Last week I posted a blog about God's provison. It was based on a sermon series our church is doing called "running on empty" based on the life of Elijah. I would encourage you to check it out, but if you don't have time, here are the high points.
- God tells Elijah, this guy from the middle of nowhere, to go tell the king that they are about to face a big old drought.
- God then tells Elijah to run and hide by a brook, where God sends him daily breakfast and dinner via a raven.
- The brook dries up.
It is no secret to any of you who know our family, follow us on FB, or read this blog that our family has been in a drought. It started with medical problems, then financial difficulties, topped off with family health problems. We have been in the drought for what seems like a very long time. But looking back, we can honestly say that God has continued to provide for us, day by day. We get enough in the morning to make it through the day. And we have become completely reliant on God to give us enough for tomorrow.
And every time we feel like we can't take another step, God sends enough.
Today, the brook dried up.
Richie's grandparents have been in and out of the hospital for the last several years. It seems that when one gets healthy, another gets sick. In the last two weeks, both grandfathers have been in the hospital. Today, the journey ended for one of his grandfathers. His dad's dad (well, really his stepdad, but the man who raised him) ended his journey through this life and moved to his journey through eternity.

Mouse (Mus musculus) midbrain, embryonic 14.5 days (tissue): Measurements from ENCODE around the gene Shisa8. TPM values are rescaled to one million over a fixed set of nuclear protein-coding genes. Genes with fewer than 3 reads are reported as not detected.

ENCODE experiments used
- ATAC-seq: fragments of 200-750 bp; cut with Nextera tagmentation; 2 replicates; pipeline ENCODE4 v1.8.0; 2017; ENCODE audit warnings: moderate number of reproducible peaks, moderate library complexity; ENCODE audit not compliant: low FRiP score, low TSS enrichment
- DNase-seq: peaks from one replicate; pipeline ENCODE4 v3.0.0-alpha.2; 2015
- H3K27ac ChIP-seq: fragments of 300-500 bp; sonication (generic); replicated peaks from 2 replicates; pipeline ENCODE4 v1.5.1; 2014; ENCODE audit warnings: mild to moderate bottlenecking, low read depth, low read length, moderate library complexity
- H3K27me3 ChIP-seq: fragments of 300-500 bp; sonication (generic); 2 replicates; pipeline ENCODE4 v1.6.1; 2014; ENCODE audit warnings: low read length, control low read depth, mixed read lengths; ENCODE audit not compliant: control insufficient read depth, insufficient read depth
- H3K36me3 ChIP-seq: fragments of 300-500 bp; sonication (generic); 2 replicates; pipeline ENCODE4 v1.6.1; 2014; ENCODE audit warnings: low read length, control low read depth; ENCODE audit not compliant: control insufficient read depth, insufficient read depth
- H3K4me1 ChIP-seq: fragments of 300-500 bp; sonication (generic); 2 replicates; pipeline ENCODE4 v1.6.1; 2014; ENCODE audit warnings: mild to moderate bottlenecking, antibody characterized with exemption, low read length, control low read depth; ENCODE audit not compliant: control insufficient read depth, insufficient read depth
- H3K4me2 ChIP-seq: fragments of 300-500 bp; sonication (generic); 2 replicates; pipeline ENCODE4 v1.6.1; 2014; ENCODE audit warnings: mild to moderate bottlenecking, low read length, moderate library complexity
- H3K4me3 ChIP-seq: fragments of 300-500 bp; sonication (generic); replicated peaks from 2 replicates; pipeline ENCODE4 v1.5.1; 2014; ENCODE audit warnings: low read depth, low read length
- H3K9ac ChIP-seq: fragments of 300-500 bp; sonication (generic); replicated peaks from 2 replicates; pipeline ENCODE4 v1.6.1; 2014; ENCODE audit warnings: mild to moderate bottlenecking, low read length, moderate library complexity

Losing a family member at any time is difficult, but when you are already completely drained, worn out, and just plain weary, it is unbearable. It is looking at that little brook, your only source of refreshment and the only small hope you have for survival, and watching it dry up in front of your eyes. Praying for rain and finding only dust.
That is exactly how I felt when I got the news of Richie's grandpa's passing. Inside I was screaming at God, "How does this make any sense? How is this fair? We just got a report that he was out of the woods and you take him. Can't you give us just a little break? Where are you, because if you were here you would know we are desperate. We are angry. We are barely making it. We are scared. We are thirsty and the brook is dry."
Where is the rain?
I didn't hear a James Earl Jonesish voice (what I imagine God's voice to sound like) telling me it was all going to be okay. In fact if I knew anything for certain, it was that things were not going to be okay.
But when I stopped yelling at God, I was reminded of that same story of Elijah. When his brook dried up, God told him, it was time to move.
As I looked at our metaphorical dried up brook, I got the same answer. It was time to move. Not literally (who would buy our house with all the crazy construction going on behind it). But time to move out of the season where we wondered *if* God would provide for us every day to a place where we *know* He will.
Time for us to move from a place where we feel angry and resentful for what we have lost to a place where we feel blessed for what we have.
Time for us to move to a place where we not only tell our kids that God will provide, but where *we* believe it.
It isn't going to be an easy move. Moving is never easy. When Elijah moved from his brook he faced a hundred mile walk through enemy territory. I imagine our journey will be similar.
It doesn't mean we won't mourn the loss of loved ones or stop praying for miraculous healings.
It means that even in the midst of loss and sickness, we believe God is still good. It means we believe that even though today is hot, dusty, and dry, tomorrow it just might rain.